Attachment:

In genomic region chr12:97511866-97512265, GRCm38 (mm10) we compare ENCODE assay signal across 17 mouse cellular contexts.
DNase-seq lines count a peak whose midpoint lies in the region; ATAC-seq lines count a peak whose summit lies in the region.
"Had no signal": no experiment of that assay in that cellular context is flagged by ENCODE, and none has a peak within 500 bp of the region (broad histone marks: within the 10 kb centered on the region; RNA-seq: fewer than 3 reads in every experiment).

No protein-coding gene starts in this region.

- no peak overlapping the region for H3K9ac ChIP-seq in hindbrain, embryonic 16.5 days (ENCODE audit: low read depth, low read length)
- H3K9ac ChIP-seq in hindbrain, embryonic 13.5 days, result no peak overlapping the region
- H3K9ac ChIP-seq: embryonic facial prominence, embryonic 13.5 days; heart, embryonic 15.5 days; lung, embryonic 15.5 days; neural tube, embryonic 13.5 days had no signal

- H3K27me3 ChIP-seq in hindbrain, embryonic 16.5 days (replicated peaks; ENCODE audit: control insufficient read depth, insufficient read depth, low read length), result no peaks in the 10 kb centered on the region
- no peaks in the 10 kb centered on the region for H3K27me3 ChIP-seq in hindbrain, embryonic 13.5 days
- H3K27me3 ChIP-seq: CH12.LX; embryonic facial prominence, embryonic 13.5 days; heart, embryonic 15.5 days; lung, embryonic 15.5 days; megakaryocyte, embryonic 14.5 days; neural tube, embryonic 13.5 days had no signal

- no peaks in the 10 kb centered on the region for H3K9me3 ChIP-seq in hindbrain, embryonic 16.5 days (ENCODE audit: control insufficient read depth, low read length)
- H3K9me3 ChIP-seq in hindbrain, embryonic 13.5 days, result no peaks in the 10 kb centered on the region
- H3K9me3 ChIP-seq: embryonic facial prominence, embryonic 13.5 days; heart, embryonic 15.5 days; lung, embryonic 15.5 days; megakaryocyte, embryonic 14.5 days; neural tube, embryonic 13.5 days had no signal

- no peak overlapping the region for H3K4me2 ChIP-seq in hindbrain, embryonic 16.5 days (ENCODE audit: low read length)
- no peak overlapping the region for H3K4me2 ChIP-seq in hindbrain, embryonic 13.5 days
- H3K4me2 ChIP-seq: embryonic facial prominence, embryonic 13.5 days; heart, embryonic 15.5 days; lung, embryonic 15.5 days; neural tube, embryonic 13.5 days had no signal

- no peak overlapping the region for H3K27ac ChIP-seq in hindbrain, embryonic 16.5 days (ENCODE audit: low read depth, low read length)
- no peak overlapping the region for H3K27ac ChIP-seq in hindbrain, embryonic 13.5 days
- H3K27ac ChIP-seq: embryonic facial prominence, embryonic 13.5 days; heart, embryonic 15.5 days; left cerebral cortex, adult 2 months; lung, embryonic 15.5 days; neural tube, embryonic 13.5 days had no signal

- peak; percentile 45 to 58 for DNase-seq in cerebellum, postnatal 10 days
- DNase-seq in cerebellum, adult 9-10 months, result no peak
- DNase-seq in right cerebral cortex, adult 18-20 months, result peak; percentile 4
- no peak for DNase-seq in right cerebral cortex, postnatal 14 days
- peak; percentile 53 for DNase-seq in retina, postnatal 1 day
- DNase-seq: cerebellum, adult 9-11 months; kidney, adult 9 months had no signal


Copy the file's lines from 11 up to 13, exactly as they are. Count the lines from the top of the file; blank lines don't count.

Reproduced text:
- no peaks in the 10 kb centered on the region for H3K9me3 ChIP-seq in hindbrain, embryonic 16.5 days (ENCODE audit: control insufficient read depth, low read length)
- H3K9me3 ChIP-seq in hindbrain, embryonic 13.5 days, result no peaks in the 10 kb centered on the region
- H3K9me3 ChIP-seq: embryonic facial prominence, embryonic 13.5 days; heart, embryonic 15.5 days; lung, embryonic 15.5 days; megakaryocyte, embryonic 14.5 days; neural tube, embryonic 13.5 days had no signal